Even naïve artists holding out for fashion design or writing that killer screenplay should keep hope alive. Studies now show that talent is more made than born. That was the conclusion reached by Steven Levitt and Stephen Dubner, the authors of the bestselling book Freakonomics: A Rogue Economist Explores the Hidden Side of Everything. After studying the work of a Florida State University psychology professor, they wrote that success is the result of hard work and practice more than innate ability. In other words, talent is highly overrated. Rather, “when it comes to choosing a life path, you should do what you love—because if you don’t love it, you are unlikely to work hard enough to get very good.”

Marc Andreessen, the co-founder of Netscape and one of Silicon Valley’s most successful entrepreneurs, also the stresses the importance of taking risks early in your career—you presumably don’t have a mortgage or kids, so nothing should stop you from moving to a new city or making a little less money if you think you are going to be doing something you truly enjoy. Most importantly, he advices recent grads not to plan their careers too much—go with the flow and take opportunities as they come. Even if you are at a mediocre job, you might meet someone who introduces to your next boss, or the person who gives you the confidence to start your own company. Ultimately, finding the “right” job is more about getting out there, trying something, and networking than sitting in a room thinking about it.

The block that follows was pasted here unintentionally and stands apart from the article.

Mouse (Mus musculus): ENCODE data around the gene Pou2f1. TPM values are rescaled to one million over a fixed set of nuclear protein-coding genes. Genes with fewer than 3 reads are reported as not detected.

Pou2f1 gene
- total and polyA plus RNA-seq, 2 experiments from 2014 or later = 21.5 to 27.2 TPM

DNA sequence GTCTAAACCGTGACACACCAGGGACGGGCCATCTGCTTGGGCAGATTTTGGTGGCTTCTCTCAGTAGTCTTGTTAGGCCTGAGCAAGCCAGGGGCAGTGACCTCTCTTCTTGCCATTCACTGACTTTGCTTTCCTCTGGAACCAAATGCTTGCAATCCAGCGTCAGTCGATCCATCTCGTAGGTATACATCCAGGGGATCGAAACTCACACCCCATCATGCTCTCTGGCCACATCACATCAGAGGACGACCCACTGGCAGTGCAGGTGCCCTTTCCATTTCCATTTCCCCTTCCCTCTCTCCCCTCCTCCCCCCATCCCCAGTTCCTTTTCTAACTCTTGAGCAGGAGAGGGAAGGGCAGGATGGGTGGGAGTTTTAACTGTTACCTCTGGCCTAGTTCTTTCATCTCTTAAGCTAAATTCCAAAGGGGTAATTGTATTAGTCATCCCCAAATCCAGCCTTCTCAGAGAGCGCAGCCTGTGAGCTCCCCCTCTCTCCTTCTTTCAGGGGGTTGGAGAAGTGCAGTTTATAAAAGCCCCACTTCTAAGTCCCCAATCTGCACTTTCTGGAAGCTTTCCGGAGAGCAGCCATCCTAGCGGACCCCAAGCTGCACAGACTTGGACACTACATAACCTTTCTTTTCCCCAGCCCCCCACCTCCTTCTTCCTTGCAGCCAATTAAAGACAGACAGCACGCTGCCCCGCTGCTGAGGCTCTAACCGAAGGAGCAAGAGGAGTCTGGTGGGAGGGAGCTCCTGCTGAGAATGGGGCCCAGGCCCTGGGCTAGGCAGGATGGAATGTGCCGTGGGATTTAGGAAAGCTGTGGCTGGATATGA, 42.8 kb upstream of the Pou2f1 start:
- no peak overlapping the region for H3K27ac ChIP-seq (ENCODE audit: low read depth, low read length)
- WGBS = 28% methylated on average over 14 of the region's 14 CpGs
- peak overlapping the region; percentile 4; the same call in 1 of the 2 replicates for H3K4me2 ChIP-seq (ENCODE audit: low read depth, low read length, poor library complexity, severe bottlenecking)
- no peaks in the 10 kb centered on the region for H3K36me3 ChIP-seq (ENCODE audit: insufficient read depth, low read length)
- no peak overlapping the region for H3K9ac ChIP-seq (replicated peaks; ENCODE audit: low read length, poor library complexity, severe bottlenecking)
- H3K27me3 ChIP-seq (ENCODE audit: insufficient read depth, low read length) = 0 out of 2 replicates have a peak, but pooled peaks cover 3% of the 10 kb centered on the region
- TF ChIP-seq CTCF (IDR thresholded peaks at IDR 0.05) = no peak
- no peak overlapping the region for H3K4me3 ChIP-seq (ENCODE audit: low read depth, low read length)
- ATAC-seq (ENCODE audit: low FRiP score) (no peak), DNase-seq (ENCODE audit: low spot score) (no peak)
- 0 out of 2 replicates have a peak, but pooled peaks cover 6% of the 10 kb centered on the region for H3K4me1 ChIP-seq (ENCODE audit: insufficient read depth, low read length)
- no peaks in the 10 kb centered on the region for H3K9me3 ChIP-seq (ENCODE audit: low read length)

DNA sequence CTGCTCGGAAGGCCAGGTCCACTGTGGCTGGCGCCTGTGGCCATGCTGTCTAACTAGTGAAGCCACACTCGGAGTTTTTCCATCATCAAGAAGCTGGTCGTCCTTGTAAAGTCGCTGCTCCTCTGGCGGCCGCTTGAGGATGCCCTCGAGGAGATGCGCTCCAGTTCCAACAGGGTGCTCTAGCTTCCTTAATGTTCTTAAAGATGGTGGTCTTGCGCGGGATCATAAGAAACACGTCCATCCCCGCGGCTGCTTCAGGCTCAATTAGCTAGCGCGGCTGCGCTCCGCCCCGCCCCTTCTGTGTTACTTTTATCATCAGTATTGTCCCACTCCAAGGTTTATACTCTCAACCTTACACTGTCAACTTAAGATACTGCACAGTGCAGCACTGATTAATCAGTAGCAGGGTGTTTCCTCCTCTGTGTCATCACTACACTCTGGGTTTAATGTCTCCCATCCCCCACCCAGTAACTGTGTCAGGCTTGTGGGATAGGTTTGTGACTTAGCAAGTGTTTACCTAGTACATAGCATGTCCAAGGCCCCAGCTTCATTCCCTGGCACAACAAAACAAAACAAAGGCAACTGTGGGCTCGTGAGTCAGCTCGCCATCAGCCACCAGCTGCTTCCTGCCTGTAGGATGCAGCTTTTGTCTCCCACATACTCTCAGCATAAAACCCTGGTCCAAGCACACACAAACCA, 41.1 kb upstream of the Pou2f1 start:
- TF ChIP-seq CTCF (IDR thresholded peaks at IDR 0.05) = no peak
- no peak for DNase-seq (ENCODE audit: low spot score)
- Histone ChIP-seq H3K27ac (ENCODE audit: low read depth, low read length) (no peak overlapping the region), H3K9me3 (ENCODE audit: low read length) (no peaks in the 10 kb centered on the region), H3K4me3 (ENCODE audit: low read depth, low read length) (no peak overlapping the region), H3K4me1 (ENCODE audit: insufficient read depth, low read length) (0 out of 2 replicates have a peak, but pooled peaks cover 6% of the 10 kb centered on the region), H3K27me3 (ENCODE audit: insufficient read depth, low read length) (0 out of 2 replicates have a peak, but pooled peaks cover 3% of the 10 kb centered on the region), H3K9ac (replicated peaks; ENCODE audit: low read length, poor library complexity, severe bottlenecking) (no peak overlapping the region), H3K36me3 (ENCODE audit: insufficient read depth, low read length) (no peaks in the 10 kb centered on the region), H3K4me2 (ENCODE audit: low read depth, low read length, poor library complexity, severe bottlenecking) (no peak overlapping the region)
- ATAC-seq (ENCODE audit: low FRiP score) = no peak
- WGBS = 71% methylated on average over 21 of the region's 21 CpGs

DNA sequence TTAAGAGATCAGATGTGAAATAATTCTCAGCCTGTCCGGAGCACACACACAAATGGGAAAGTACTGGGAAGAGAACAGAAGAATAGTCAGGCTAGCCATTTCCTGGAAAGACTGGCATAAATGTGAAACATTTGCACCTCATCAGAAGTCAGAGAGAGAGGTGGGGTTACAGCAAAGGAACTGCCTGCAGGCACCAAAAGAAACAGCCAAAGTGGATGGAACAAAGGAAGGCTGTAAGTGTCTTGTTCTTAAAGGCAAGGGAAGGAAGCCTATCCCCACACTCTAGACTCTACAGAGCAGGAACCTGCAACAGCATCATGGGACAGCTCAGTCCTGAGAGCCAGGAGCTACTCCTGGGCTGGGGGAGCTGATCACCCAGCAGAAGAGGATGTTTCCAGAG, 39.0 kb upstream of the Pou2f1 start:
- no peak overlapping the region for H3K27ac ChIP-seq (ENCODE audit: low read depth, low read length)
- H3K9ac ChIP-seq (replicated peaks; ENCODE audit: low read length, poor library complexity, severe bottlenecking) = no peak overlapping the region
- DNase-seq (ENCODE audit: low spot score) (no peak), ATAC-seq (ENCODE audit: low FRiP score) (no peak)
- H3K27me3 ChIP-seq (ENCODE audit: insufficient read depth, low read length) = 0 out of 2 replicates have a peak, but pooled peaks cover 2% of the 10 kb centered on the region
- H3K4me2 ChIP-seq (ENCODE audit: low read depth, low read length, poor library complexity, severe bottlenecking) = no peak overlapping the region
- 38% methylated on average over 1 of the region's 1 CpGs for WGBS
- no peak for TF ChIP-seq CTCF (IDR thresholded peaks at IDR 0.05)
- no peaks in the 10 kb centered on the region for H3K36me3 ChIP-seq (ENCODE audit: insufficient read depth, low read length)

But what if I don't know what to do?

Don’t worry, it seems that very few people do. Harvard psychology professor Daniel Gilbert’s book Stumbling on Happiness argues that because the human brain generally doesn’t know what it likes, but rather figures out how to like what it has, the only way to know if a job is right is to try it out. Experimentation, he writes, is the best way to figure out what you like.

When you’re brainstorming possibilities, keep your options open. It’s easy to get tunnel vision and think that grad school, banking, and consulting are the only good career tracks out there. Check out The Gradspot.com Guide to Life After College for a list of jobs (p. 77). Reach out to people who you think have cool jobs and ask them how they got them.

Getting it wrong the first time—or the fifth—is no crime either. According to researchers at the University of Wisconsin, the average twentysomething entering the job market for the first time can expect, on average, 9 to 13 job changes in a working lifetime. That means the average job in America now lasts only 3.6 years. And those are projected median figures, which means 50 percent of workers can expect to change jobs even more frequently.

Don’t worry, there’s plenty of time to figure it out. Changes in Social Security, bans on forced retirement, and advances in medicine are extending both life and work: Americans are living longer and retiring later, making it both that easier and that much more important to try as many things as you can until you find that gig that really speaks to you.